helavacakes Posted 7 Dec 2013 , 3:42am
post #1 of

AHi, I am new to cake baking/decorating.. I have loved baking since I was young but am now expanding my baking/decorating skills.

I have made a couple tiered cakes.. And I have used dowels, skewers, straws int he bottom tier to support the top, but they till squish. I am unsure of what I am doing wrong, am I using the wrong cake. I've tried, mud, pound, vanilla and butter cakes.. All do the same thing. Should the cakes be cold/frozen before I stack it?? I think they should be able to stay stacked for at least a day but they seem to collapse after a few hours. Please help I would love to have a successful tiered cake!!!!

Thank you.

9 replies
Norasmom Posted 7 Dec 2013 , 4:05am
post #2 of

After you torte and fill the cake, do you put a heavy object on top to settle it?  Leah S uses a floor tile on top.

helavacakes Posted 7 Dec 2013 , 4:07am
post #3 of

ANo I dont. Am I suppose to??

dukeswalker Posted 7 Dec 2013 , 4:13am
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You didn't mention cardboard cake rounds,  Is each tier on its own cardboard round?

-K8memphis Posted 7 Dec 2013 , 4:15am
post #5 of

http://www.wilton.com/cakes/tiered-cakes/stacked-tiered-cake-construction.cfm

 

Quote:

Cakes are supported and stabilized by dowel rods and cake boards.

 

dowels are cut the exact same length to each other not cut to the height of the surface of the cake--

 

i set my dowels well within the perimeter of the cake that sits above it--you don't want the dowel too close to the outside perimeter--

 

for example for a 10 x 7 i'd place the dowel into the 10" cake in a circle that's about 4" or 4.5"  in diameter--so the 7" tier can balance itself  without collapsing the 10" cake--

 

you might want to describe your method so peeps can diagnose it for you--

helavacakes Posted 7 Dec 2013 , 4:25am
post #6 of

ANo I use a cake board for the bottom tier, but not the top.. I am very new to stacking and decorating but really wanna know what I'm doing wrong. Should I be using a crdboard cake board for the stacked tiers?

I have been making the dowels to the top of the cake (bottom tier) so I should be making them smaller?? Deeper into the cake..

kakeladi Posted 7 Dec 2013 , 4:28am
post #7 of

.........do you put a heavy object on top to settle it?.........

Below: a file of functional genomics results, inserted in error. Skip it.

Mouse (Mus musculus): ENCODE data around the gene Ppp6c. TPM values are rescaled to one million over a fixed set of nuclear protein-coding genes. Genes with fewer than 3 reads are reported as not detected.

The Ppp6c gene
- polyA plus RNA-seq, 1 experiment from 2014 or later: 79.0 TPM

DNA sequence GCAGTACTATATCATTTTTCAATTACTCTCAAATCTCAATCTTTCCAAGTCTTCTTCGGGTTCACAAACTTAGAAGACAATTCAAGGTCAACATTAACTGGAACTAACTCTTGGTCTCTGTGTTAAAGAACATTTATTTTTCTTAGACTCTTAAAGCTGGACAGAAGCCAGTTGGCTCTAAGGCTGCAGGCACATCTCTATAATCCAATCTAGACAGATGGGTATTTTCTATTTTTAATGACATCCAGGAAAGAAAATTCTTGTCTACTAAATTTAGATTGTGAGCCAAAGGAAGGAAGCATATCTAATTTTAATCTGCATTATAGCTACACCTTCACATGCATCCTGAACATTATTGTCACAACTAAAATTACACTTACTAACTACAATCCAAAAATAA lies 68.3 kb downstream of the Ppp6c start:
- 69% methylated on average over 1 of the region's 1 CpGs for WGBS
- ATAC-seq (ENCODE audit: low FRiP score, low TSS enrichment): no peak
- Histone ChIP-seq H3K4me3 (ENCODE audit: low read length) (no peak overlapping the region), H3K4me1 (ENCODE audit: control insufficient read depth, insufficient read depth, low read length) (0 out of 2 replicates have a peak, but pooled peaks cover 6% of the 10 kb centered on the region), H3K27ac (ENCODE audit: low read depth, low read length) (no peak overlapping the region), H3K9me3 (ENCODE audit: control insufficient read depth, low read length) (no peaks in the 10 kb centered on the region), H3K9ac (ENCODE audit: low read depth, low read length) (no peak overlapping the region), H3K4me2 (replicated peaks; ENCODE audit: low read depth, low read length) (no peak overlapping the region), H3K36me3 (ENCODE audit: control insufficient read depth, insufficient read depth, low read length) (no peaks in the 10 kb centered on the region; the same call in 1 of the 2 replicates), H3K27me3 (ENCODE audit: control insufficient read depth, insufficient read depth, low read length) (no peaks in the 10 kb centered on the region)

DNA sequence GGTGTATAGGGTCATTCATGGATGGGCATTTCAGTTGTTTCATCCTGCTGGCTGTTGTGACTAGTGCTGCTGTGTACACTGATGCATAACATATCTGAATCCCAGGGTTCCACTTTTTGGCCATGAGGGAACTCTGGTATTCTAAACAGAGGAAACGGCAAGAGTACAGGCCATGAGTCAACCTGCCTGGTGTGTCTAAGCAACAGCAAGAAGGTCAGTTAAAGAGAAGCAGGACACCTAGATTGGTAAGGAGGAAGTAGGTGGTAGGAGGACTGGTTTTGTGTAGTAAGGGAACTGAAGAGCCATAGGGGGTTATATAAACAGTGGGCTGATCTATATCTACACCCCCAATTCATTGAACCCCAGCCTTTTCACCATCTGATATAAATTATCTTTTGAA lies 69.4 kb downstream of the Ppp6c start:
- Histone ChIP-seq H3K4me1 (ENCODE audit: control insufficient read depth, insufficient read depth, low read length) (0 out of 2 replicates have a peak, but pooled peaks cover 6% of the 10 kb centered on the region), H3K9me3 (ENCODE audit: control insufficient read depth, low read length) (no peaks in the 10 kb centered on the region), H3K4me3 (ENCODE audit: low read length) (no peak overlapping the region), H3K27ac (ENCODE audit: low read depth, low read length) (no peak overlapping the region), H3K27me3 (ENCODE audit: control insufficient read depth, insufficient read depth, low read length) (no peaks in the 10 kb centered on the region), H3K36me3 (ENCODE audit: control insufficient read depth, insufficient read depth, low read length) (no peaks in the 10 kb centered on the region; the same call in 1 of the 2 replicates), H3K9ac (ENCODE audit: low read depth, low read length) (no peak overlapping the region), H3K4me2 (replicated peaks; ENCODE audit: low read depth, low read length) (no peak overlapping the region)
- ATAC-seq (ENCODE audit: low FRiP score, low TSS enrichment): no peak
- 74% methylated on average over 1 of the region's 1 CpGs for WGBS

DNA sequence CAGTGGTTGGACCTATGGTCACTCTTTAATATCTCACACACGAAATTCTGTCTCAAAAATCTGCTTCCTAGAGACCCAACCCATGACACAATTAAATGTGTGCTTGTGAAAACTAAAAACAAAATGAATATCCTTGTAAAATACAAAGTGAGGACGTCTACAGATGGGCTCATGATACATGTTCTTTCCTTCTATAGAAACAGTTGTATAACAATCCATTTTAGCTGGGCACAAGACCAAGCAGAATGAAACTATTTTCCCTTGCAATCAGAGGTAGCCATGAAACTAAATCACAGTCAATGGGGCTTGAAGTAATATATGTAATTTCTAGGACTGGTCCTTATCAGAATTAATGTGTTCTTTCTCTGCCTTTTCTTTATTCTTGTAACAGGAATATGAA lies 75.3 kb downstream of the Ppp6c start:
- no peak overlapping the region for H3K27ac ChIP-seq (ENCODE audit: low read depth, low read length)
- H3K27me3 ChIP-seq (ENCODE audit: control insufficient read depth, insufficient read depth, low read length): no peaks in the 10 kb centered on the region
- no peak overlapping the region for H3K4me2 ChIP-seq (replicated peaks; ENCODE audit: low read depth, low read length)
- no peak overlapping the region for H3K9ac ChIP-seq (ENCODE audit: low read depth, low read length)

That has nothing to do with a cake  not staying upright when stacked/tiered.

Are you putting each tier (2-layer, filled cake) on it's own cake board?  All the supoort in the world (straws, pillers dowels, etc) will not hold up a tier.  It must have a solid cakeboard under it (that sits on the support.)

dukeswalker Posted 7 Dec 2013 , 4:31am
post #8 of

Quote:

Originally Posted by helavacakes 

No I use a cake board for the bottom tier, but not the top.. I am very new to stacking and decorating but really wanna know what I'm doing wrong. Should I be using a crdboard cake board for the stacked tiers?

I have been making the dowels to the top of the cake (bottom tier) so I should be making them smaller?? Deeper into the cake..

This is 100% the problem.  Each tier needs its own cakeboard under it otherwise your dowels, etc will sick right into each tier of cake.  

helavacakes Posted 7 Dec 2013 , 4:37am
post #9 of

AThank you so much for your help!! Fingers crossed there will be no more squished cakes :) thank you thank you thank you!!

kakeladi Posted 7 Dec 2013 , 4:43am

Dowels go *into* a cake.  They are cut at the heigth of the tier.  Example: cake is 4" tall; dowels should be cut *just shorter* than 4" and pushed into the cake.  In fact you should find what looks to you to be the tallest part of the cake, push one dowel into the cake until it rests on the base; mark it, remove and cut ALL dowels to that exact heigth.   If some stick up above the cake you know the cake is not level but the dowels will be & will support the cake level as needed.  They should be exactly the heigth of the cake OR just a bit (no more than 1/4") shorter so they can be pushed into the cake completely.

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